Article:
DLL Injection of the keylogging variety will load its DLL into all of the target address spaces - can't capture everything if you don't. So one thing to look out for would be strange DLLs you cannot attribute to products whose purpose you know. They'll show up in this list for all processes.

Of the techniques described on wikipedia, the only one that I've not seen is the CreateRemoteThread variety - I'm uncertain if the outcome would be to attach a thread to the image or execute a thread with a name DllMain. Thanks to process explorer, we can still see what threads are executing what:


Awesome, right? Well, they could well be named to coincide with the obvious user32.dll or some such. There's a number of experiments we could perform to work out if that's the case, if we so wanted. These are left as an exercise to the reader (don't you just hate it when people say that!).

So that covers user-mode-obvious-keylogger-mode. There are some less obvious places a keylogger could be embedded (but they'd unlikely be global ones). However, things get really exciting when you start talking about kernel level hooks. There's an excellent article by Mark R and Bryce Cogswell on this topic, although it needs updating with the following caveat:

  • 64-bit Windows kernels have a kernel-patch protection mechanism that periodically checks key points in the kernel for modification and shuts the system down if they're detected.

So, if you're running 32-bit windows, you could still have some form of kernel level hooking installed and working; if you're using 64-bit it is much less likely - given KPP has been bypassed before and is constantly changing, I would bet on you being free of kernel hooks on x64 as windows updates would crash the monitoring product system periodically. Software just doesn't sell on that basis.

What can you do versus a 32-bit hook? Lots of things:

  • Examine the drivers folder for entries that look suspicious/cannot be attributed.
  • Do the same thing, but offline, so that the driver can't prevent you from looking.
  • Configure a debug boot entry with bcdedit (bcdedit /copy {current} /d "Windows in debug mode", bcdedit /debug {id} ON after appropriate bcdedit /dbgsettings), hook up a firewire cable (really. Don't use serial. I discovered this using serial cables - firewire's much faster). Then, on your source machine, start kd and set a break point on module loading, then step through all the modules that load, making a note of them. Not much a driver can do to hide itself from you before its started. You might even proceed to examine it from here (g to continue, ctrl+c breaks at any point).

Of course, caveats here are that no windows executables have been patched directly, or some such malfeasance that is beyond our ability to trivially detect.

That's directly looking at the system, but is no means a complete solution. If you believe the logging software is phoning home, a transparent proxy might help you identify where - i.e. you might be dialled in to vpn.mycompany.com but you might also see connections to monitorserver.mycompany.com.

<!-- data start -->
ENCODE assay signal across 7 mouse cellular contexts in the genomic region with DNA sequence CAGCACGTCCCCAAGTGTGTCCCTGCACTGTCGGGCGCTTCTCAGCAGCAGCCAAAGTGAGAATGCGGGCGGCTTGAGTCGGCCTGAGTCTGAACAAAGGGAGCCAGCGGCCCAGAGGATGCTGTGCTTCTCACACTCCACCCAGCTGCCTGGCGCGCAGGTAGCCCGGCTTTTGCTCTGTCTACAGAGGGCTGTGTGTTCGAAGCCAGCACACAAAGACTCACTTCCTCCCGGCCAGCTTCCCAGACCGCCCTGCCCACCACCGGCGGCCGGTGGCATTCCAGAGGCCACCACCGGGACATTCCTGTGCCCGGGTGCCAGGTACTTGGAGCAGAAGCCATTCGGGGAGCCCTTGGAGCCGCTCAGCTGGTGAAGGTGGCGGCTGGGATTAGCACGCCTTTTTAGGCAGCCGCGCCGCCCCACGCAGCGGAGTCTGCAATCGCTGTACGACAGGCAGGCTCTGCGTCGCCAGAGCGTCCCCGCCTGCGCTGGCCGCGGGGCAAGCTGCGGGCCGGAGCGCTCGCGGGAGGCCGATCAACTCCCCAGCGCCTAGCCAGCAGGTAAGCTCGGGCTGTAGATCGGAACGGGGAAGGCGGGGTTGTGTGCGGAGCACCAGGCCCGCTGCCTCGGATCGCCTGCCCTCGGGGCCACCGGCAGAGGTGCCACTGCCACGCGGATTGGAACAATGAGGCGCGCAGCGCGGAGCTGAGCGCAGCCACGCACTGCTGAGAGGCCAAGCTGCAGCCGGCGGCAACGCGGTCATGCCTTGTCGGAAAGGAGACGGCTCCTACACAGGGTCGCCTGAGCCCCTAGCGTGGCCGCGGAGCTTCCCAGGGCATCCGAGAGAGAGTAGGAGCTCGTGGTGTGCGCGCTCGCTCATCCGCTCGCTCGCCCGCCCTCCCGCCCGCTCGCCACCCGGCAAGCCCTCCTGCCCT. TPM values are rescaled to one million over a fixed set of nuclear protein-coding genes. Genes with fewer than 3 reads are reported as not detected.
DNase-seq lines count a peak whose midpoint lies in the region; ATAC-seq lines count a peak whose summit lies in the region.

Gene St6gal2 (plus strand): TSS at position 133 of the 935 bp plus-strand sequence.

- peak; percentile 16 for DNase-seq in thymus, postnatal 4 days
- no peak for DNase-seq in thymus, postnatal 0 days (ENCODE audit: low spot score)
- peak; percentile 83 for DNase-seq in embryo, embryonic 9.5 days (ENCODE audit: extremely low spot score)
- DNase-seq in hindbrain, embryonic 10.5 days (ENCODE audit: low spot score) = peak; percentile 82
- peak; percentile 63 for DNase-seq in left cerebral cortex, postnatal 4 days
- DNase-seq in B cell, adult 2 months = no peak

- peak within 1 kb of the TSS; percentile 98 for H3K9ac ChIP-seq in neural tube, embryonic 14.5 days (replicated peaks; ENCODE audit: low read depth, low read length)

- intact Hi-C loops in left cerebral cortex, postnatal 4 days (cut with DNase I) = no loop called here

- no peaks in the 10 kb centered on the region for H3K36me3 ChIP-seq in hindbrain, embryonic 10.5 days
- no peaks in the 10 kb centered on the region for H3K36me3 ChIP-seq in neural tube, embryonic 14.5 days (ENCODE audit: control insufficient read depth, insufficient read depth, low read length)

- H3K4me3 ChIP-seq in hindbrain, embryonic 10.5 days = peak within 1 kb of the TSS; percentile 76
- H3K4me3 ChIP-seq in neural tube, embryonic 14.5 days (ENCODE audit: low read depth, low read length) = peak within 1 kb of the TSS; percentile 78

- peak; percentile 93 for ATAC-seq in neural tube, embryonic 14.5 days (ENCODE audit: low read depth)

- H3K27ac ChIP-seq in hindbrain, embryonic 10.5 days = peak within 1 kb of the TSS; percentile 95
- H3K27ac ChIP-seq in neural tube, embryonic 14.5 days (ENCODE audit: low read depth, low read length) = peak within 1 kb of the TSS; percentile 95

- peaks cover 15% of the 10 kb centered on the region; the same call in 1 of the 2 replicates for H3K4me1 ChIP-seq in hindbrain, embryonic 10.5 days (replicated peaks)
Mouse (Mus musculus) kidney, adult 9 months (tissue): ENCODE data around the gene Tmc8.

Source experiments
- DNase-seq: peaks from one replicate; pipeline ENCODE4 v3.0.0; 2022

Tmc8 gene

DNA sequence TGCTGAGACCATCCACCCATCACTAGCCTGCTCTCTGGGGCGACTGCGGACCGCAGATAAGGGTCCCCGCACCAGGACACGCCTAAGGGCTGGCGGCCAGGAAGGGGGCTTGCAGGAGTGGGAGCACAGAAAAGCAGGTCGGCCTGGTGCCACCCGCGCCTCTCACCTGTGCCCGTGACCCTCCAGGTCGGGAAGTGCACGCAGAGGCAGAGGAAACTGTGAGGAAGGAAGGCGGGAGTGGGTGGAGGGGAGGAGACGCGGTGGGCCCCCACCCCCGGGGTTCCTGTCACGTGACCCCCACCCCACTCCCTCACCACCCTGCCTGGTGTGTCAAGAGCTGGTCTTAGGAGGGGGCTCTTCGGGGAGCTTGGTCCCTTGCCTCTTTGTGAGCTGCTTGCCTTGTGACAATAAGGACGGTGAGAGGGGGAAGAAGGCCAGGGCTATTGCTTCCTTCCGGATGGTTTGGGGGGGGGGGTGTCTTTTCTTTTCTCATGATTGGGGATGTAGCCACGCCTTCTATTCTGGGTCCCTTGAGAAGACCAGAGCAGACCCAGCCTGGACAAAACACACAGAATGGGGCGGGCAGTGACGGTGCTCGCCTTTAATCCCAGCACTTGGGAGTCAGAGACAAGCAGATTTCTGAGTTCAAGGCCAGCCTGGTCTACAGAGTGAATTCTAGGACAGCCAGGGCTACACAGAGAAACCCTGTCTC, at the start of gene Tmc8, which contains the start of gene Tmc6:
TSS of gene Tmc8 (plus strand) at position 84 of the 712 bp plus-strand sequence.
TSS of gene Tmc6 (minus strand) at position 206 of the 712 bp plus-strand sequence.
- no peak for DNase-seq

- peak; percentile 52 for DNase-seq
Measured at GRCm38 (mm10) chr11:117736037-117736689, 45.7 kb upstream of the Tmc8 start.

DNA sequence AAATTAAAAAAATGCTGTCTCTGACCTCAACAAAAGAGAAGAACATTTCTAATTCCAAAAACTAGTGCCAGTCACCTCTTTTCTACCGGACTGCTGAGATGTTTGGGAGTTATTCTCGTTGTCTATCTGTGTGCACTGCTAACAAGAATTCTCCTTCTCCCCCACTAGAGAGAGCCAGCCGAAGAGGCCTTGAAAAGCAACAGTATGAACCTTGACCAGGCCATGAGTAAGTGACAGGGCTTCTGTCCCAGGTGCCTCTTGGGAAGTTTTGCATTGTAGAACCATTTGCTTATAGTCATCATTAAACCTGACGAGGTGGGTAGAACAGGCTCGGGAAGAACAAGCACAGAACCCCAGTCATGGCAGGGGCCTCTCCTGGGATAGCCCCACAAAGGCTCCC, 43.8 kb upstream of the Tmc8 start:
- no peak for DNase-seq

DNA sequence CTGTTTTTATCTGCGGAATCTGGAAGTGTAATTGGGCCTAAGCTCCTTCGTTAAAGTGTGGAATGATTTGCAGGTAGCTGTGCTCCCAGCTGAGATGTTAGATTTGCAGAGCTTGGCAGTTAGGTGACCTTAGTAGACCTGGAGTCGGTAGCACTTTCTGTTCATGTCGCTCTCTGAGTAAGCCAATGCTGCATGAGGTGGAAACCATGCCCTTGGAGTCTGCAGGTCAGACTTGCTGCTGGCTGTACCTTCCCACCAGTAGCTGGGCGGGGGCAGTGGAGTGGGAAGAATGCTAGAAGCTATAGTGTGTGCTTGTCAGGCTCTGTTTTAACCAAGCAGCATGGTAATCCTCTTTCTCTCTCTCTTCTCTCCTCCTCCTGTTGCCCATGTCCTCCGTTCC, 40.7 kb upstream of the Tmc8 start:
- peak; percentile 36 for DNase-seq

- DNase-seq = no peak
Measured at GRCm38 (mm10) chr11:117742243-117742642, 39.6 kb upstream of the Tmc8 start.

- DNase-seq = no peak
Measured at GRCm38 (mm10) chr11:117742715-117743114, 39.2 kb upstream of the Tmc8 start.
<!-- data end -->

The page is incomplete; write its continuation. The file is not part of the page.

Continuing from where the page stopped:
As you can no doubt tell, a lot of the techniques available to you depend on two things:

  • Your pre-existing familiarity with your OS, or ability to quickly become familiar with what is out of place and
  • The ability and resource of the author to hide/disguise their modifications from you.

Short answer: there's no foolproof way to detect anything of the sort; there are however some places you can start looking for evidence.

Various disclaimers:

  • Investigating might be contrary to your AUP. It might also be illegal where you live.
  • If you try everything I suggest and turn up nothing, follow Iszi's advice, assume that any monitoring program is better than you are.
  • You are not likely to make any friends amongst IT Support and Sysadmins analysing their systems like this.
  • The security of your activity on the work laptop depends on more than just its OS - it also depends on all the hardware/software involved in the transit of that data. My point? If you're worried (not saying you are, just an example) that your employer s spying on you to determine whether you spend your day playing farmville, well, they don't need a keylogger to do that - if you're connected via their network they ought to be able to log your connections. SSL will hide the content, but not the source or destination.
  • In my experience, rumours of keyloggers usually turn out to be just that - rumours. However, that's based on my statistically invalid sample of one company where such a rumour existed, so, not to be relied on. Clearly, these products exist.
  • 3
    Excelent answer. Most suspected keyloggers are myth. There are many other simpler ways to see what you are up to without logging every key stroke you make. Nice point that keyloaggers may be hardware as well as software. See my answer here for a little history on keyloggers.
    – this.josh
    Jan 30, 2012 at 4:10
  1. Create GMail account with no 2 step authorization (not from friend' laptop).